Cabbage is another crop that prospers in cold weather. As usual, there are a number of fine new cultivars available. Savoy Ace—the 1977 All-America gold medal winner—has helped make the crinkled-leaf varieties popular, and this type does have a taste that's somewhat different (and often better) than that of more common cabbages. I found Savoy Emperor, brand-new from Abbott & Cobb, to be as delicious as it is beautiful. The Emperor is larger than Savoy Ace, and does particularly well when planted later in the season for a fall harvest. Another excellent "Savoy" variety is Novum, which is available from William Dam Seeds.
Among the smooth -leaved cabbages, I found Blueboy—a fine new introduction from Otis S. Twilley—to be excellent. This main-season variety is nearly perfect in all respects: quality, disease-resistance, and productiveness! Johnny's offers Primax, which produces heads that average a little larger than those of Blueboy, exhibits a bright green color, and is of very good quality.
Vela (Unwin), Widi (Johnny's), and Baby Head (Henry Field) are three of the best small early cabbages to come along in quite some time. Each weighs in at only a pound or so ... but they're all perfect for both cooking and slaw. Within about two months after setting out plants, you can be harvesting good crops of each of these three tender, tasty varieties.
Of course, the cabbage family isn't limited to "Irish basketballs" alone. Broccoli, for example, is among the most popular of the cole crops. This year, Burpee has introduced Green Goliath, a giant broccoli that combines size with fine eating quality. Cauliflower, too, is closely related to its green cousin, and Twilley's White Contessa—one of the most outstanding introductions for 1981—leads the field. The quality of this heat-tolerant variety is equal to that of any cauliflower on the market (try it smothered in a cheese sauce!), and the plants grow with exceptional vigor.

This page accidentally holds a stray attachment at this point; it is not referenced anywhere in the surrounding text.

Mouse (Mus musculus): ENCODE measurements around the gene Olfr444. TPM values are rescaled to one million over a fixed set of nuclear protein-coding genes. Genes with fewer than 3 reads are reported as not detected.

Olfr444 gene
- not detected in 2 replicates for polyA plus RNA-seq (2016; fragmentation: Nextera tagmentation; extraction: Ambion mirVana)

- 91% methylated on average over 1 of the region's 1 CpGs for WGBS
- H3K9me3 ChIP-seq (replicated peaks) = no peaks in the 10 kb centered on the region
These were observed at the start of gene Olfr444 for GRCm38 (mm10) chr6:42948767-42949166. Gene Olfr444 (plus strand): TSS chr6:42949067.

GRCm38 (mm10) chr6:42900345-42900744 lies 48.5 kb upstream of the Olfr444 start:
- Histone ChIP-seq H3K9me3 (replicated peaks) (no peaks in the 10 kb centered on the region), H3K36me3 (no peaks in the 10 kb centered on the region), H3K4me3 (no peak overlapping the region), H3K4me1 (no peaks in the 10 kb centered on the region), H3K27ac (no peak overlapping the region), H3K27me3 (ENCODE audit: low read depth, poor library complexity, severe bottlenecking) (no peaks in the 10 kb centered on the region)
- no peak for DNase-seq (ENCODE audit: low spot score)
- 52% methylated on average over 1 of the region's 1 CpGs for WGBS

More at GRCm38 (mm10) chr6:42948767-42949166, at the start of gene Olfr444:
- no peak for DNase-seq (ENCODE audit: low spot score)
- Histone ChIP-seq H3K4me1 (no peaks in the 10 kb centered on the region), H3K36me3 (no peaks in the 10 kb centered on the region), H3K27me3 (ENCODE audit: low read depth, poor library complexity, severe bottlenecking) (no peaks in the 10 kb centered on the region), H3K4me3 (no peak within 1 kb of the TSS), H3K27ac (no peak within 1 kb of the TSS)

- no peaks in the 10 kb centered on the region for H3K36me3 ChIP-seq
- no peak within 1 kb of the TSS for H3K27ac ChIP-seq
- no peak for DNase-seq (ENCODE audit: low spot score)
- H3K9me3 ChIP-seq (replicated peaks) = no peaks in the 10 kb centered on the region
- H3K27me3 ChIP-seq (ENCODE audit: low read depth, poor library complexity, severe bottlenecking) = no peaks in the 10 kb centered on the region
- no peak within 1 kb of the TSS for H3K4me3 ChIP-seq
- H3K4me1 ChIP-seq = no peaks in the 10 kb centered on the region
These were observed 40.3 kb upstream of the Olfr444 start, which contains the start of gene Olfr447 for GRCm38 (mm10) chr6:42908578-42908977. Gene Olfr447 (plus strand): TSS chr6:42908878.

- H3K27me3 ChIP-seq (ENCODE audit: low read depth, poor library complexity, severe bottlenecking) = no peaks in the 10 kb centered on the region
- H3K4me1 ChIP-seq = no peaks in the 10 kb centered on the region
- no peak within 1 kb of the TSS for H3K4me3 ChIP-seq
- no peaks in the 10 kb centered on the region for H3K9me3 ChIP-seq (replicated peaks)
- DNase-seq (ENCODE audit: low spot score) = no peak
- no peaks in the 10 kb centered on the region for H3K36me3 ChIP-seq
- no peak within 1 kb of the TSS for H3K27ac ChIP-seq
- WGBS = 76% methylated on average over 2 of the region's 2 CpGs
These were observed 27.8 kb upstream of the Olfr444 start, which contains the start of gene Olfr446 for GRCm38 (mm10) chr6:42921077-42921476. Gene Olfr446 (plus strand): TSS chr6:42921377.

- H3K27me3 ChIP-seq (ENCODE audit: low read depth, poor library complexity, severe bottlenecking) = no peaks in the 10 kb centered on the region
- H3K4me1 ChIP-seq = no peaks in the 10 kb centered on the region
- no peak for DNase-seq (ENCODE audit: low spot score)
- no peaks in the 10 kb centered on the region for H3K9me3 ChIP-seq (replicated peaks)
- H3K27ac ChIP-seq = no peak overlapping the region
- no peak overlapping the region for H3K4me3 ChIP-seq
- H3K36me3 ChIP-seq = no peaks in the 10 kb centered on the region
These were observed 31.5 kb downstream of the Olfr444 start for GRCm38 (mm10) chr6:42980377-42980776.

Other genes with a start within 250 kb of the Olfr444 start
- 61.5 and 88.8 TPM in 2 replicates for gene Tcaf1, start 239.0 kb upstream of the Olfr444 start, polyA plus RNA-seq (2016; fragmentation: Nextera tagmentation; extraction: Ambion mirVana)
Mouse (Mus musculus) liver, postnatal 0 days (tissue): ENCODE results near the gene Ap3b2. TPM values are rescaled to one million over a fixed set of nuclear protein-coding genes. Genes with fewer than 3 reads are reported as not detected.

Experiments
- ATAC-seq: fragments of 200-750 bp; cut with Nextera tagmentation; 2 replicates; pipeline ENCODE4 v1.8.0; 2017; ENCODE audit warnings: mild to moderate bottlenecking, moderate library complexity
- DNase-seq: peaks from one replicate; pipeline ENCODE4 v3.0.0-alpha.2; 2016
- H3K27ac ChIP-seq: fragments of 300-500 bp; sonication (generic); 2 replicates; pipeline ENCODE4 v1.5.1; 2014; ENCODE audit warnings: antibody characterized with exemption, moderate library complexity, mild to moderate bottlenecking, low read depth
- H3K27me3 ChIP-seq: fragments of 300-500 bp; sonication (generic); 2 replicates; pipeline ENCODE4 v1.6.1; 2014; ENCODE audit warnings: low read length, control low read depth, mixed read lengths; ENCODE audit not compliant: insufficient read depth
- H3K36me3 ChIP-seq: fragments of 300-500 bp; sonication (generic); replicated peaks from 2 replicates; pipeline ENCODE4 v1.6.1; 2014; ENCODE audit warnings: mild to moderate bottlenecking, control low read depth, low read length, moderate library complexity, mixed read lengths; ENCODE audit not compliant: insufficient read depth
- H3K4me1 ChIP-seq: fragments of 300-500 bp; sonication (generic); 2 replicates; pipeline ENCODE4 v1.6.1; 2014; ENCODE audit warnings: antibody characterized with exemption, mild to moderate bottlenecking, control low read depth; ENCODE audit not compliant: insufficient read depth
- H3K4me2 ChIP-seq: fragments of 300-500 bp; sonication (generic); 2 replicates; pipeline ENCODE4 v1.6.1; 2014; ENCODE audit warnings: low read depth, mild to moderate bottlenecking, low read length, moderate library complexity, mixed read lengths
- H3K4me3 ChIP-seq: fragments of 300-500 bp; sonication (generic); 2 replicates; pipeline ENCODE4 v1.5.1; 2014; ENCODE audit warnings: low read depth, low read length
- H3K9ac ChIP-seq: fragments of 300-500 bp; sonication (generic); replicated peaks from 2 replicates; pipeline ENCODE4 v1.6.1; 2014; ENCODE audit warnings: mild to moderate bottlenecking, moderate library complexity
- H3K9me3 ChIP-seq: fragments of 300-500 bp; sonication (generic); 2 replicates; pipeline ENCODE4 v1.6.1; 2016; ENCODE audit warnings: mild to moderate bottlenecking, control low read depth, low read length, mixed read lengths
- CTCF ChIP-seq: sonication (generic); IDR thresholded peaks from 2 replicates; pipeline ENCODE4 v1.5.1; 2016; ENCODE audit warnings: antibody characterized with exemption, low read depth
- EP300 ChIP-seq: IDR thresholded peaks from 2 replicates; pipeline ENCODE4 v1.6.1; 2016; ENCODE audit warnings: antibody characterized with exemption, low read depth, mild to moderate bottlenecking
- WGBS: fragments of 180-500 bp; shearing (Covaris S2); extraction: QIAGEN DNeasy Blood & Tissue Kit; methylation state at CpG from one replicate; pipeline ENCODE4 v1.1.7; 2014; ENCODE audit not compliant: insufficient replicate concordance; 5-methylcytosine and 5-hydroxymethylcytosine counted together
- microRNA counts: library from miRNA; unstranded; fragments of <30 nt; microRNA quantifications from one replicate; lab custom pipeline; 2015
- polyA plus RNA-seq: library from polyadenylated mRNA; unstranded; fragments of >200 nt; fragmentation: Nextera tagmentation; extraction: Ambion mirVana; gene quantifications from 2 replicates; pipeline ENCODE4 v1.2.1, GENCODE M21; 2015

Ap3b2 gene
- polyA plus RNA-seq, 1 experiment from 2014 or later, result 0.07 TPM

Just about every gardener loves—and grows—tomatoes, and 1981 offers lots of good news for fans of the red fruit. The George Ball Seed Company brings us Sweet-N-Early, a newcomer which should prove to be strong competition for Better Boy and Early Girl in the "super tomato" class. Plant Sweet-N-Early, give it loving care, and stand back in awe as the plants cover themselves with huge quantities of three-to four-ounce fruits in 60 days. You can't do better for plain good eating, so look for this seed at your garden center. Another tomato that performed exceptionally well in my trials was Red Chief VFN, from Hastings. This staking variety sets large numbers of delicious 10- to 12-ounce fruits over an extended season. I also favored Agway's Roadside Red, which—like Red Chief—matures in about 80 days and produces an abundance of large, flavorful tomatoes on big, sturdy plants.